Choose a surface around you — the carpet, the desk, or even your keyboard. Close your eyes (but read the rest of this first!). Run one finger across that surface. Could you draw a picture of that surface from how it feels? Could you draw the picture to be the correct size by remembering the relationship of the surface to the size of your fingers? (Okay, now close your eyes and try it out!) This is similar to how people read Braille — chances are that if you are a Braille reader you’ll be a lot more accurate at this exercise than people without so much practice!

AFM works in much the same way. A cantilever with a very small tip slowly moves across a surface like you move your fingers. A laser on the surface of the cantilever detects the distance of the cantilever tip from the surface, much like you are able to sense the vertical position of your fingers (this sense, the ability to know where your body is positioned even without looking at it, is called proprioception). AFM is like a materials scientist’s sense of touch, allowing them to determine the shape, structure, and topology of a surface with much more detail than your fingertips can detect.

Using AFM, the researchers found that the ivy’s yellowish matter contained nanoparticles. These ivy-secreted nanoparticles were remarkably uniform, at approximately 70 nm in diameter and 20-30 nm high. But what were they made of? Further analysis revealed that these nanoparticles were made of 19 different organic compounds. Although we know the chemical formulae for these compounds, the exact structures are still being studied. The general structure is known to be a long molecule with a carbon backbone, a polar “head,” and a non-polar “tail.” This suggests that these nanoparticles hold onto the surface through hydrogen bonds, a non-covalent interaction like van der Waals forces but even stronger.

Zhang et al.
3D AFM topographic image of a 1.25 × 1.25 μm section of an ivy rootlet showing nanoparticles secreted from fingers of the adhering disks  (image used with permission from Zhang et al., 20082 )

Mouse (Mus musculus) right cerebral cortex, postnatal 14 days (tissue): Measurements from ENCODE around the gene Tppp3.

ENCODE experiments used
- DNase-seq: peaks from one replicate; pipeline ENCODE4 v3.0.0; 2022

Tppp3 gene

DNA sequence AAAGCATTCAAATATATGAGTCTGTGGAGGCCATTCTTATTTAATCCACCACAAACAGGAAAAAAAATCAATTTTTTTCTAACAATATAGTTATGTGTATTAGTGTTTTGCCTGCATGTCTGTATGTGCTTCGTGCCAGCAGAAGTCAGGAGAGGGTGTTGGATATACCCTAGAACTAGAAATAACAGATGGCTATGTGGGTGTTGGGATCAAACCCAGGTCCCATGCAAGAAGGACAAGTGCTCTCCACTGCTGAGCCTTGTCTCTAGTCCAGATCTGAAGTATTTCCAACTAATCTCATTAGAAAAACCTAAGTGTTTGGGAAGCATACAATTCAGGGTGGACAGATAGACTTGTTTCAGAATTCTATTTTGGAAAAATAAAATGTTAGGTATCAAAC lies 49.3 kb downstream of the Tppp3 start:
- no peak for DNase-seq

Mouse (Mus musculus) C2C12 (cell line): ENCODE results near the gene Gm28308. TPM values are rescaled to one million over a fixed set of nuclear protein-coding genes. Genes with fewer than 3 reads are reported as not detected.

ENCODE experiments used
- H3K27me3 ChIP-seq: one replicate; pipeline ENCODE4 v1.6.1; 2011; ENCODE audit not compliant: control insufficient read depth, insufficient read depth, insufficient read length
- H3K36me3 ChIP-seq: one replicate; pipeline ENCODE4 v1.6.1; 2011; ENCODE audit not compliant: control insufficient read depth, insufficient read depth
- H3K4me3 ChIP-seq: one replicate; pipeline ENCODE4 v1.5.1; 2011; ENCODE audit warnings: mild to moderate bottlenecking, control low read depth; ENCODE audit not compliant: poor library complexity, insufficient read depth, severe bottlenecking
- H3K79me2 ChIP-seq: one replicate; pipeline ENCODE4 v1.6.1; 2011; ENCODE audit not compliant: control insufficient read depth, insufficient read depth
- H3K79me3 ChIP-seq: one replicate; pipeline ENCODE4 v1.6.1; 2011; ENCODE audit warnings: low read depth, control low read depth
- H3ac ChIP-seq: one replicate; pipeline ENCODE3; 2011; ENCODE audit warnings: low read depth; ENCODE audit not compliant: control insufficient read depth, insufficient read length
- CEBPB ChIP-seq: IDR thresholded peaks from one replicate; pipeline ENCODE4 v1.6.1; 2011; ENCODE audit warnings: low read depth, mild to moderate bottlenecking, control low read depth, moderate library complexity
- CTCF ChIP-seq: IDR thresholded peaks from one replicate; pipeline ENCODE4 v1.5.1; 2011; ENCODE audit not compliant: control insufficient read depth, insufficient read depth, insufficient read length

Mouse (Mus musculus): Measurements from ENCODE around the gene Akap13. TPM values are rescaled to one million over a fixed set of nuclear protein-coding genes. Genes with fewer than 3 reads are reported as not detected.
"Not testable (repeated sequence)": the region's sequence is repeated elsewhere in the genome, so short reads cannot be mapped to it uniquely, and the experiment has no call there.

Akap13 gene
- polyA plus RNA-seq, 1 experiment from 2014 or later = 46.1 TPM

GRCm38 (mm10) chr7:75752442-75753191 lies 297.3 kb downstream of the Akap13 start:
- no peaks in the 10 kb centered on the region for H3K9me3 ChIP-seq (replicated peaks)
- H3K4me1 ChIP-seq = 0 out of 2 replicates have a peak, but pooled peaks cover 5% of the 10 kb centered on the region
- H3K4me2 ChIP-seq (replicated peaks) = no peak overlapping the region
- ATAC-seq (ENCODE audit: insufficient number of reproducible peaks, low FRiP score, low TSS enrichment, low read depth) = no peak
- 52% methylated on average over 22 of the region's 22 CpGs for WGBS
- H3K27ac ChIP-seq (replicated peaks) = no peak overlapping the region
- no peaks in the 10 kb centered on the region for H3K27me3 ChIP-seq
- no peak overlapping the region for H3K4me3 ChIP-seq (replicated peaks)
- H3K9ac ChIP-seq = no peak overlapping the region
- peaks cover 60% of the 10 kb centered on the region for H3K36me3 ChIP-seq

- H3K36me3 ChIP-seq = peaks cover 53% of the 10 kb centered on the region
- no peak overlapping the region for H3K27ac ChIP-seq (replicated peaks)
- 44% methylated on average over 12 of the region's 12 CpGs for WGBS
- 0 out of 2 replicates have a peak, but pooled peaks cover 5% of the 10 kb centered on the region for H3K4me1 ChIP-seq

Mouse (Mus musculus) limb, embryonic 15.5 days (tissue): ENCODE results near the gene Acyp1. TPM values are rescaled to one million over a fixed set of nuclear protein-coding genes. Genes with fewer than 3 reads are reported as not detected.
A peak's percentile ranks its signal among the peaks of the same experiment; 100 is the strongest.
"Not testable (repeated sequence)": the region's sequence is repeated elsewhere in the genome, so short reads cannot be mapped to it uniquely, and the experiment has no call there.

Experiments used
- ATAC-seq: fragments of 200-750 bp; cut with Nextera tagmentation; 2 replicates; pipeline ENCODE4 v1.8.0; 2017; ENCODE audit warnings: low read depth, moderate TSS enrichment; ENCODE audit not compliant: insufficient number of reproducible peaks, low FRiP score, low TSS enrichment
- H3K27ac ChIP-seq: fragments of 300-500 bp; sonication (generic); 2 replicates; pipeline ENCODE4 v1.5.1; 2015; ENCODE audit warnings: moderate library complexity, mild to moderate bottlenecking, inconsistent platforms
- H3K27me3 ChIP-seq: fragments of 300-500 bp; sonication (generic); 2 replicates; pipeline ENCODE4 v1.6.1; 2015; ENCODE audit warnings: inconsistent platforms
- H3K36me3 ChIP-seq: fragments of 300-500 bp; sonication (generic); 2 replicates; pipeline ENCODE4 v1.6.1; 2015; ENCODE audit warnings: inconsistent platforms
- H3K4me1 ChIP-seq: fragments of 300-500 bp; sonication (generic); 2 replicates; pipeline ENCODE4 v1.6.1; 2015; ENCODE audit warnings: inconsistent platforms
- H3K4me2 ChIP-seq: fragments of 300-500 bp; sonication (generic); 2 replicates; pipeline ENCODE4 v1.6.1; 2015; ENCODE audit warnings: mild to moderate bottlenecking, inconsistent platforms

So, is ivy more like you on the rock wall or more like a gecko? The answer is that ivy is more like a gecko because it uses nanoparticles to generate a non-covalent interaction to stick to and climb surfaces. Ivy is less like you. Because it uses a hydrogen bond climbing mechanism, it doesn’t need large features to hold on to and doesn’t require joints or complex mechanical actions that humans use to climb. Unlike other climbing plants, these secreted nanoparticles allow it to climb without a trellis or stake to wrap around. Although ivy appears to have a preference for rough surfaces like bricks, it can climb smoother buildings (such as vinyl sided homes). The hydrogen bonding through secreted nanoparticles explains this flexible and adaptable climbing mechanism. Aside from answering the question that perplexed Charles Darwin, the discovery of these ivy nanoparticles may inspire new adhesives, influence engineers to develop new climbing technologies, or maybe open up technologies that synthesize nanoparticles biologically.



  1. Darwin, Charles. Chapter V. Hook and Root-Climbers. – Concluding Remarks. The Movements and Habits of Climbing Plants. 2nd Ed. 1875. London. Pg. 186. Accessed from Darwin Online at darwin-online.org.uk
  2. Zhang, M., et al. Nanoparticles secreted from ivy rootlets for surface climbing. Nano Letters. 2008, 8(5), 1277–1280. doi: 10.1021/nl0725704